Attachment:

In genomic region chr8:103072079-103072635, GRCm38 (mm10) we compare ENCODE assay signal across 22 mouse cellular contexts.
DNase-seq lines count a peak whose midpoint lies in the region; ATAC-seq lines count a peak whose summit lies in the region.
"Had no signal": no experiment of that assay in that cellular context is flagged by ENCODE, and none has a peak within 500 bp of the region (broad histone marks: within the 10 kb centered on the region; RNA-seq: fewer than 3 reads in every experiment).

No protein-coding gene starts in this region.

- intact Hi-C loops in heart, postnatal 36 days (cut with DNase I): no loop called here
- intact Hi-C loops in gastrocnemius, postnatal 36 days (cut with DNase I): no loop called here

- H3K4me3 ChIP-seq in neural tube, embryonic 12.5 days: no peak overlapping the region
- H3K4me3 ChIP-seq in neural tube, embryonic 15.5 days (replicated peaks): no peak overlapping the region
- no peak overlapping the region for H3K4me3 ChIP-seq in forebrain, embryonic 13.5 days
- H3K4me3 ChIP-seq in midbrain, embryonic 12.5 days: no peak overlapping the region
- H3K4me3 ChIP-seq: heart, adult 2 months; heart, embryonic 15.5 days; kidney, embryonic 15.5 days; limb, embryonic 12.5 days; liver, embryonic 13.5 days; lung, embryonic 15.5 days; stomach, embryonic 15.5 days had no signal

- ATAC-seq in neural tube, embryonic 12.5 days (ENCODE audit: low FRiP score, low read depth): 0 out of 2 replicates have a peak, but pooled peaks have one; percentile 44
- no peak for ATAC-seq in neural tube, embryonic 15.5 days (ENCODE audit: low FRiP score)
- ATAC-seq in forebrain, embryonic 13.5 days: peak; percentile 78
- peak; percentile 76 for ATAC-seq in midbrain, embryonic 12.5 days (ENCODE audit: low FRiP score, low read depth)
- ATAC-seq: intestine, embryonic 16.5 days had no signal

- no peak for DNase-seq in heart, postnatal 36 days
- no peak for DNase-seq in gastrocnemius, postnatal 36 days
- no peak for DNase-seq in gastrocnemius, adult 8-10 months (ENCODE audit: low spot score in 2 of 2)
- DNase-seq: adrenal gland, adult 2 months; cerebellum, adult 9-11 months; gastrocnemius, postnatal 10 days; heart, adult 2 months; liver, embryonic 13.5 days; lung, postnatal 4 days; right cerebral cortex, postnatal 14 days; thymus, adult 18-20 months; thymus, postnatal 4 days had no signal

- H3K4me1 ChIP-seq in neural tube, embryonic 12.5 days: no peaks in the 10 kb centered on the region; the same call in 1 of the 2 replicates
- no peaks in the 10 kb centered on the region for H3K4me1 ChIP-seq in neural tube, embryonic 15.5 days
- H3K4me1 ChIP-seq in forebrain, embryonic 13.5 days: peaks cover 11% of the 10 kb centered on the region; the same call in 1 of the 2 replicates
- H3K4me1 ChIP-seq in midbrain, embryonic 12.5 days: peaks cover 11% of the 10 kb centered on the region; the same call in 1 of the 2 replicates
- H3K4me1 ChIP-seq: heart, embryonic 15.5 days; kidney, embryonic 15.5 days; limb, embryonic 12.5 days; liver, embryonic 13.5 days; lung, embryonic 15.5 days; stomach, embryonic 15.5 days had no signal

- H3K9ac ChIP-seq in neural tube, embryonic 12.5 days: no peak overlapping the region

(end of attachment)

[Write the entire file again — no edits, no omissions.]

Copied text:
In genomic region chr8:103072079-103072635, GRCm38 (mm10) we compare ENCODE assay signal across 22 mouse cellular contexts.
DNase-seq lines count a peak whose midpoint lies in the region; ATAC-seq lines count a peak whose summit lies in the region.
"Had no signal": no experiment of that assay in that cellular context is flagged by ENCODE, and none has a peak within 500 bp of the region (broad histone marks: within the 10 kb centered on the region; RNA-seq: fewer than 3 reads in every experiment).

No protein-coding gene starts in this region.

- intact Hi-C loops in heart, postnatal 36 days (cut with DNase I): no loop called here
- intact Hi-C loops in gastrocnemius, postnatal 36 days (cut with DNase I): no loop called here

- H3K4me3 ChIP-seq in neural tube, embryonic 12.5 days: no peak overlapping the region
- H3K4me3 ChIP-seq in neural tube, embryonic 15.5 days (replicated peaks): no peak overlapping the region
- no peak overlapping the region for H3K4me3 ChIP-seq in forebrain, embryonic 13.5 days
- H3K4me3 ChIP-seq in midbrain, embryonic 12.5 days: no peak overlapping the region
- H3K4me3 ChIP-seq: heart, adult 2 months; heart, embryonic 15.5 days; kidney, embryonic 15.5 days; limb, embryonic 12.5 days; liver, embryonic 13.5 days; lung, embryonic 15.5 days; stomach, embryonic 15.5 days had no signal

- ATAC-seq in neural tube, embryonic 12.5 days (ENCODE audit: low FRiP score, low read depth): 0 out of 2 replicates have a peak, but pooled peaks have one; percentile 44
- no peak for ATAC-seq in neural tube, embryonic 15.5 days (ENCODE audit: low FRiP score)
- ATAC-seq in forebrain, embryonic 13.5 days: peak; percentile 78
- peak; percentile 76 for ATAC-seq in midbrain, embryonic 12.5 days (ENCODE audit: low FRiP score, low read depth)
- ATAC-seq: intestine, embryonic 16.5 days had no signal

- no peak for DNase-seq in heart, postnatal 36 days
- no peak for DNase-seq in gastrocnemius, postnatal 36 days
- no peak for DNase-seq in gastrocnemius, adult 8-10 months (ENCODE audit: low spot score in 2 of 2)
- DNase-seq: adrenal gland, adult 2 months; cerebellum, adult 9-11 months; gastrocnemius, postnatal 10 days; heart, adult 2 months; liver, embryonic 13.5 days; lung, postnatal 4 days; right cerebral cortex, postnatal 14 days; thymus, adult 18-20 months; thymus, postnatal 4 days had no signal

- H3K4me1 ChIP-seq in neural tube, embryonic 12.5 days: no peaks in the 10 kb centered on the region; the same call in 1 of the 2 replicates
- no peaks in the 10 kb centered on the region for H3K4me1 ChIP-seq in neural tube, embryonic 15.5 days
- H3K4me1 ChIP-seq in forebrain, embryonic 13.5 days: peaks cover 11% of the 10 kb centered on the region; the same call in 1 of the 2 replicates
- H3K4me1 ChIP-seq in midbrain, embryonic 12.5 days: peaks cover 11% of the 10 kb centered on the region; the same call in 1 of the 2 replicates
- H3K4me1 ChIP-seq: heart, embryonic 15.5 days; kidney, embryonic 15.5 days; limb, embryonic 12.5 days; liver, embryonic 13.5 days; lung, embryonic 15.5 days; stomach, embryonic 15.5 days had no signal

- H3K9ac ChIP-seq in neural tube, embryonic 12.5 days: no peak overlapping the region